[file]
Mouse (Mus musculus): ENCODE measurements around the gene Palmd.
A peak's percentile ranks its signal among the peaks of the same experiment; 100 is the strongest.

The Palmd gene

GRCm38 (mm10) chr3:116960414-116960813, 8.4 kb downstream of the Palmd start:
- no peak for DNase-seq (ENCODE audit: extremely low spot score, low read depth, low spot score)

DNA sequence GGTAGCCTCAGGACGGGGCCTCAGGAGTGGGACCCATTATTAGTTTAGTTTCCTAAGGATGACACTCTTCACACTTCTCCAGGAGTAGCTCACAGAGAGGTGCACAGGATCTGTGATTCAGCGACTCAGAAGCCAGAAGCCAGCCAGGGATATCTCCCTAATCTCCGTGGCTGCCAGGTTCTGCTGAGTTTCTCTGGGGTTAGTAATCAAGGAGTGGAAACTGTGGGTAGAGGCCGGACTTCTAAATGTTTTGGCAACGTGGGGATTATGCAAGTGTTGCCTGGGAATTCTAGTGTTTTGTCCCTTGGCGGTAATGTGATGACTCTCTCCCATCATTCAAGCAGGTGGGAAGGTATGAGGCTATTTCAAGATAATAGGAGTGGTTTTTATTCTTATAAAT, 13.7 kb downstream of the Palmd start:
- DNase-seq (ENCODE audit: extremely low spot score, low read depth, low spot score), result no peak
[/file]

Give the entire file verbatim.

Mouse (Mus musculus): ENCODE measurements around the gene Palmd.
A peak's percentile ranks its signal among the peaks of the same experiment; 100 is the strongest.

The Palmd gene

GRCm38 (mm10) chr3:116960414-116960813, 8.4 kb downstream of the Palmd start:
- no peak for DNase-seq (ENCODE audit: extremely low spot score, low read depth, low spot score)

DNA sequence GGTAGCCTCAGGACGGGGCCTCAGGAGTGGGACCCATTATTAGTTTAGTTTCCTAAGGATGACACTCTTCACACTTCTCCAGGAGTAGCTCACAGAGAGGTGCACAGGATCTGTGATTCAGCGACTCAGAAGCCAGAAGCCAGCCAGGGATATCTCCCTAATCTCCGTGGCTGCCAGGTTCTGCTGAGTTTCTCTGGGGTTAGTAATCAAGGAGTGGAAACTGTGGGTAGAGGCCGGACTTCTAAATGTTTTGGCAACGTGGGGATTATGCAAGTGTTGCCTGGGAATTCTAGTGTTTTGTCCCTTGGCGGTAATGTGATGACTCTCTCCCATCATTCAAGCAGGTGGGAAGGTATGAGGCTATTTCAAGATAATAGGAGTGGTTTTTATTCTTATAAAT, 13.7 kb downstream of the Palmd start:
- DNase-seq (ENCODE audit: extremely low spot score, low read depth, low spot score), result no peak